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Back to the grind: Starting up after selling GuavaPass

Written by Annabelle Lim Published on   4 mins read

Jeffrey Liu shares lessons learned from selling his first startup to a competitor and then building a new business.

This article was originally published on Oasis.

Jeffrey Liu is no stranger to the startup world.

In 2015, Liu co-founded GuavaPass, a fitness subscription platform that was made available throughout Asia. At its peak, the company partnered with more than 840 studios across 11 major Asian markets, including Thailand, mainland China, India, and Hong Kong, according to a Club Industry report.

Four years later, the Singapore-headquartered startup was sold to its competitor, ClassPass. This was when Liu decided to forge ahead to start a new venture, Jenfi, in a completely new sector—financial services. We interviewed Jeffrey to learn more about his journey to become a second-time founder and the lessons learned from his first venture.

This interview was edited for clarity and brevity.

Oasis (OS): What was it like to start your second company, Jenfi?

Jeff Liu (JL): Jenfi is the second company that I started. This was in 2019. Before that, I started a company called GuavaPass, which gave subscribers access to fitness classes through a mobile app.

One of the challenges that I faced throughout that journey was getting access to capital. As a venture-backed company, we were raising rounds of capital from investors, and we wanted to grow faster, but we just couldn’t. Not having alternative access to capital was the biggest obstacle I faced for four years. Hence, after selling GuavaPass to ClassPass in late 2019, we saw an opportunity to start something fresh. We wanted to focus on providing a sizable source of growth capital to different regional startups that didn’t have access to conventional sources of capital. This utilized our knowledge of startups in the ecosystem to provide digitally enabled capital to foster companies’ growth.

OS: Was there anything you did differently when you established Jenfi?

JL: The biggest difference is that the Jenfi team is pretty lean. By the time I sold GuavaPass, we had a team of over 70 people. Even in the first year, we had close to 15 people. With Jenfi, we’ve been able to get by with a much lower headcount. Each of us can wear more hats because of our experience. We can do more with less.

OS: What are some common misconceptions about being a startup founder?

JL: When people think of startup founders, a name that comes to mind is Mark Zuckerberg, who embodies the stereotype that founders make it big very quickly. The reality is, startups are just a form of business. You tend to be very resource-scarce, so you have to be very scrappy, which affects your career and lifestyle. You might sacrifice a lot personally as well as in your career to bet on something you really believe in.

Many first-time founders don’t appreciate the challenges that they might face because even the most successful startup fails once in a while. However, they subsequently learn from their mistakes and are able to pivot. One of the best examples is Airbnb, whose founders went without salaries for two years until they were able to figure out the business model. It’s definitely not glamorous.

OS: Founders who exit their companies can still stay on as advisors. Why did you pursue a second round of entrepreneurship instead?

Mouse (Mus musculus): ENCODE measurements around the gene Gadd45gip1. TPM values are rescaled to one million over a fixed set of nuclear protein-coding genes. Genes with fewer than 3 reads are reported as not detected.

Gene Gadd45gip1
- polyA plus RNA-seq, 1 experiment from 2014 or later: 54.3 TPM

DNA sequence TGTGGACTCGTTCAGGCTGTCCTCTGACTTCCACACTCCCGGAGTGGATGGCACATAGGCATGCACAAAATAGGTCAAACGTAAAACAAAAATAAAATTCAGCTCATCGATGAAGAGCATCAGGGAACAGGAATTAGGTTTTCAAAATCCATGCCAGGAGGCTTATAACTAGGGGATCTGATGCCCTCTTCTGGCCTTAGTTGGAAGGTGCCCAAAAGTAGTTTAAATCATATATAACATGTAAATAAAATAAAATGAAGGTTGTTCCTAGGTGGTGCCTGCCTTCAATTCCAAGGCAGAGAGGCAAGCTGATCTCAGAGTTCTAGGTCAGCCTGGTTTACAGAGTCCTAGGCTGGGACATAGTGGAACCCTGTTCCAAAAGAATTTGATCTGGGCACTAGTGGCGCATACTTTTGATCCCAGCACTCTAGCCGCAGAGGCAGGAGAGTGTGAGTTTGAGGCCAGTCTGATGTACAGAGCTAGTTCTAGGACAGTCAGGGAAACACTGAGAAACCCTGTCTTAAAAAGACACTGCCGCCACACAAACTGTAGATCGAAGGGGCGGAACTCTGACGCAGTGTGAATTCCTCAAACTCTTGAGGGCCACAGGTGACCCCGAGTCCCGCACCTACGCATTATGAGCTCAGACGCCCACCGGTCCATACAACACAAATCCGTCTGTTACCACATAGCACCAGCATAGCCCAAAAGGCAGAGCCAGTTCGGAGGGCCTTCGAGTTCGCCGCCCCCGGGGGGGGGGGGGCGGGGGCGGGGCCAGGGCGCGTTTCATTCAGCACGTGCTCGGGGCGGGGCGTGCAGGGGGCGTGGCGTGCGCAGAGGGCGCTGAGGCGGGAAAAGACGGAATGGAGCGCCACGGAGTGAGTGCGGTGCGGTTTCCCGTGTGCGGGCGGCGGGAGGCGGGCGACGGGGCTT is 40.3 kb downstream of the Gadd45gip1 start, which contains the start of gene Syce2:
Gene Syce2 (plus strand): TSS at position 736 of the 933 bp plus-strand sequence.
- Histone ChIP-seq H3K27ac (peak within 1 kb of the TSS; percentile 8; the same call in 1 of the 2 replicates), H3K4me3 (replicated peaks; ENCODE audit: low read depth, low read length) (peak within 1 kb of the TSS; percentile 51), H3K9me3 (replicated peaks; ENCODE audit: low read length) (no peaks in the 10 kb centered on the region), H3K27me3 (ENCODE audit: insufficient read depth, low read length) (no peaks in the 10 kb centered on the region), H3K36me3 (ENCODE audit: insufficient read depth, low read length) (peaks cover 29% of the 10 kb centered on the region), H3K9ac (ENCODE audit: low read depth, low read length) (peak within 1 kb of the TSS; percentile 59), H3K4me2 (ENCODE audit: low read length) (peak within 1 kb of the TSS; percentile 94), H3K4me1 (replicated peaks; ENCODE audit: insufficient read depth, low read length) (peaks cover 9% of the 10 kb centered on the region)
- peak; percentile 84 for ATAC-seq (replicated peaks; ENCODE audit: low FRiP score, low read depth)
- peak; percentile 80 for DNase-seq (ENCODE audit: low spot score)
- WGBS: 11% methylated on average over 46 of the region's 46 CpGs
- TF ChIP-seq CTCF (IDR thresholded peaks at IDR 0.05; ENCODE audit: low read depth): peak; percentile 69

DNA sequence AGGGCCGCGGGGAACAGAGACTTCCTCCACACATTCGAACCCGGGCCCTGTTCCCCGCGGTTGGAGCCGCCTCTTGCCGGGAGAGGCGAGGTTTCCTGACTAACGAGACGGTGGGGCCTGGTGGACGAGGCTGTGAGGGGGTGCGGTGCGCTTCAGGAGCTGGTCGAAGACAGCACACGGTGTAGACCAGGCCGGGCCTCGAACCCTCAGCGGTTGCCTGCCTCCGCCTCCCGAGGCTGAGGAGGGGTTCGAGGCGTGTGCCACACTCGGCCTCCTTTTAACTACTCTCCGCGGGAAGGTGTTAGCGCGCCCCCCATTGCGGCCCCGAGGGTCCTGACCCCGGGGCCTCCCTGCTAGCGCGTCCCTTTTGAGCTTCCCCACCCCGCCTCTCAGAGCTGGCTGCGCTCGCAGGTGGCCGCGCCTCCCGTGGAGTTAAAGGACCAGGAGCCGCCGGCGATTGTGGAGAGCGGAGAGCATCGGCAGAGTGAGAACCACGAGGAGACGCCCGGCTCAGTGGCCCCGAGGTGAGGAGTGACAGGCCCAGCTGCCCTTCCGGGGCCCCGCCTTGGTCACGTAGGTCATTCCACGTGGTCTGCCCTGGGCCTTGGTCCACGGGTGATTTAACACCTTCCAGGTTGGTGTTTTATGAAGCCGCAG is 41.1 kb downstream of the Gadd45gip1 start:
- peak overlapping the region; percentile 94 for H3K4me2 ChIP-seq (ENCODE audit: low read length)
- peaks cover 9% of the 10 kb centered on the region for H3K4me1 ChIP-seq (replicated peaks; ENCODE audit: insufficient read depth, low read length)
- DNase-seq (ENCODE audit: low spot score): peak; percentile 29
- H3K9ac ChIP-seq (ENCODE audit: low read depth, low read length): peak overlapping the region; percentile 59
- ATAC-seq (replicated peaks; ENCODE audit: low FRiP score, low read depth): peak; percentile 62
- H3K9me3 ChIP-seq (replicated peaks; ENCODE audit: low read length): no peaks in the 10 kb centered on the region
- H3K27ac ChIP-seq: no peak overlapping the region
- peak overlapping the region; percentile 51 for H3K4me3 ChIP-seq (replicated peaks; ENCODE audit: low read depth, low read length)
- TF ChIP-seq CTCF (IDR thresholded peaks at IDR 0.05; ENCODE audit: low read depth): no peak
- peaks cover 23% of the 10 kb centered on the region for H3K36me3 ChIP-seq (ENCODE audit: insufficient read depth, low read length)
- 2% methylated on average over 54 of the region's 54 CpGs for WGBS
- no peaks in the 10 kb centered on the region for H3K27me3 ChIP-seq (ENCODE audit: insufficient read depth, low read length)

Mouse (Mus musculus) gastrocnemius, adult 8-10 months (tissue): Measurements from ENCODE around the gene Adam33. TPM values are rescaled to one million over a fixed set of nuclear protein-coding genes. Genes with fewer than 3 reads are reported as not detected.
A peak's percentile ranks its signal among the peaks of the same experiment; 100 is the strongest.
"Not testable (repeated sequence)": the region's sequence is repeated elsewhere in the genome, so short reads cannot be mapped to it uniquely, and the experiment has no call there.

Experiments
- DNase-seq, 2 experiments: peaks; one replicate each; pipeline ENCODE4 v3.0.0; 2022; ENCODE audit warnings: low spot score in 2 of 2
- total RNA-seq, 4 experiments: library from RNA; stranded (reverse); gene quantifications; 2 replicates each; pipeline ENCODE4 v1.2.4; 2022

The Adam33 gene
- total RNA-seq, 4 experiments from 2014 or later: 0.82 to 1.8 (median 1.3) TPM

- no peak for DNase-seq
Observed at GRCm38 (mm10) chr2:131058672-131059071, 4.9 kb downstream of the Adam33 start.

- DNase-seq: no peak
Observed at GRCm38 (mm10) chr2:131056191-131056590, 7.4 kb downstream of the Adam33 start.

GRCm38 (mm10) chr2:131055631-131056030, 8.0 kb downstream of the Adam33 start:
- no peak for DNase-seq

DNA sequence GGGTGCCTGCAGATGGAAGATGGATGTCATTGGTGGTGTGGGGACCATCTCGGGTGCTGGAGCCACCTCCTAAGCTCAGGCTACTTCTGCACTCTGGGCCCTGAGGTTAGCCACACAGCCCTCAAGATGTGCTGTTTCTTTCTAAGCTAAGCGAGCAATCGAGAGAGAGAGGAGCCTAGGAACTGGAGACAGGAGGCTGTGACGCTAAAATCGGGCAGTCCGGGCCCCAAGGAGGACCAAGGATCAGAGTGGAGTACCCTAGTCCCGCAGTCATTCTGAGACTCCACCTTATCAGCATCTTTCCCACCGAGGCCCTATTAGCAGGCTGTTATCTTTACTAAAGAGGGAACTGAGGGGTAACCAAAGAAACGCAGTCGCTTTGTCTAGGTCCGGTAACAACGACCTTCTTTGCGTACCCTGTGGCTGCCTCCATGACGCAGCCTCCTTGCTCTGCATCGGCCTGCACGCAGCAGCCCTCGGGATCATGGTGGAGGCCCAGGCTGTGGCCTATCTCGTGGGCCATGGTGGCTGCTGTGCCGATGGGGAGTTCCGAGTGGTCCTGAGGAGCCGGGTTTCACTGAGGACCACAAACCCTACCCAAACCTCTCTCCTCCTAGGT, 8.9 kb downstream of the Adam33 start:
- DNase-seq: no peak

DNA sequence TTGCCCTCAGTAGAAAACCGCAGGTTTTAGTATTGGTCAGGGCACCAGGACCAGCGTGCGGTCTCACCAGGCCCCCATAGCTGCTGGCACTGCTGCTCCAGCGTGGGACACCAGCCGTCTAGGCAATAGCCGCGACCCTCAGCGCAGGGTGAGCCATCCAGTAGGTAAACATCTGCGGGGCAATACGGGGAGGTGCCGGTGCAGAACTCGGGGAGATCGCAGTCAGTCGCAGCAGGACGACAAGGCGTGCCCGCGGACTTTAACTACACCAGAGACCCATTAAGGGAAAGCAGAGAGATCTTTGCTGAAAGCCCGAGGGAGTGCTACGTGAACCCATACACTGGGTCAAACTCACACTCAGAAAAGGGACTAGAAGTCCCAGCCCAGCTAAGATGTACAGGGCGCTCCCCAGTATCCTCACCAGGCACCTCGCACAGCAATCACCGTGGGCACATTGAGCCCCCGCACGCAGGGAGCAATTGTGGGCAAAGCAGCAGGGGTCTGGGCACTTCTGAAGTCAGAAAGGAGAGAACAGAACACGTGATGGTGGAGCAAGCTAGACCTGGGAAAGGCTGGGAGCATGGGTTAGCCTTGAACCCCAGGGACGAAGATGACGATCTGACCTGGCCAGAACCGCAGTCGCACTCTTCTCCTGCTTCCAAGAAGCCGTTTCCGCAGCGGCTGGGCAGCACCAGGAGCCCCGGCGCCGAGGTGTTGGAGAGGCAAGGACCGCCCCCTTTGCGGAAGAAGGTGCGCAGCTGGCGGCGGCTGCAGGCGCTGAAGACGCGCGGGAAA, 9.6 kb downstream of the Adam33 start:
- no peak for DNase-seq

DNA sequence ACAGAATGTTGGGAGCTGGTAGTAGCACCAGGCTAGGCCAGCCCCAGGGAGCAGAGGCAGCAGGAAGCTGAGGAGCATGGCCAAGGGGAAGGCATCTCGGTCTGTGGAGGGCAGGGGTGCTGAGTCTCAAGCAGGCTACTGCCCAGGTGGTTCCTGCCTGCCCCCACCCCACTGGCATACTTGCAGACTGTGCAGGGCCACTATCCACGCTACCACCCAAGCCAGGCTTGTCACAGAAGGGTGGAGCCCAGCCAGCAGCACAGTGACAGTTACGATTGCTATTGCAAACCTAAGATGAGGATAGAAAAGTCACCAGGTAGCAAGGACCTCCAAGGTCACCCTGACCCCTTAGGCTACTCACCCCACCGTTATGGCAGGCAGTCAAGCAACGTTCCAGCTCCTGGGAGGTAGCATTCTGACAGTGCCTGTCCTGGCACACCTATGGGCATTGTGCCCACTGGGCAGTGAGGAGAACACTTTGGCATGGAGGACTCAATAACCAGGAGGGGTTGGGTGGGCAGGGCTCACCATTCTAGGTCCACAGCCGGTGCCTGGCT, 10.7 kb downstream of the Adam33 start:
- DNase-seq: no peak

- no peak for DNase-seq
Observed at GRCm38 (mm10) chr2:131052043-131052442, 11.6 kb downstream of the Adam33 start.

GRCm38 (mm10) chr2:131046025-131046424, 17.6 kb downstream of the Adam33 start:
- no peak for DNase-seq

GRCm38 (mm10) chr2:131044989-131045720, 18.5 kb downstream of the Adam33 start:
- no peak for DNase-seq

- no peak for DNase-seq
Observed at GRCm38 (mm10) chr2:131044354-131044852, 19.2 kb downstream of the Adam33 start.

JL: I saw a unique opportunity that I had the itch to build on, and I still had enough energy to go through that grind. That was one of the motivating factors: I was still young, so I could still take chances. Tying this back to being a founder, I think it’s essential to find the right team. I’ve been able to find a supportive co-founder both times. We’ve been able to challenge ourselves and push each other to be better.

OS: When do you think a founder should leave their startup?

JL: That’s a very tough question to answer because it depends on the situation. You should ask yourself if this is what you want to do for the next few years. Self-reflection is critical for any startup founder because you’re so deep in the details.

Sometimes, you forget to take a step back and think about the bigger picture. As long as you still believe in the business, and you are the best person to run the company, then you should stay on.

OS: Why did you decide to sell GuavaPass?

JL: We had already built a relationship with ClassPass early on, and they were entering Asia. We shared the same vision of building something for the Asian market. So, rather than competing against each other, we saw opportunities to create value by collaborating and joining forces.

OS: When do you think people should give up? 

JL: You’re basically the captain of the ship. In many ways, you have to be the last person to throw in the towel, even if the rest of your team has done so. As the leader, you’re responsible for the overall future and success of the business. Furthermore, the investors who have been backing you also depend on you. As the CEO, you’re in charge of that decision. It’s a hard choice, but you should usually be the last person to consider it.

OS: As a CEO, you have to manage many stakeholders. How have you been able to do so? 

JL: One of the biggest challenges of being a startup founder is the ability to compartmentalize and insert yourself into different conversations smoothly and quickly. Startups are all about building the right types of relationships, and it’s important to be invested in these relationships early on, from investor and customer relations to employee relationships.

Oasis, the brainchild of KrASIA, aims to provide a haven for human-centered stories on Asia’s leaders. Click here to read similar stories. 


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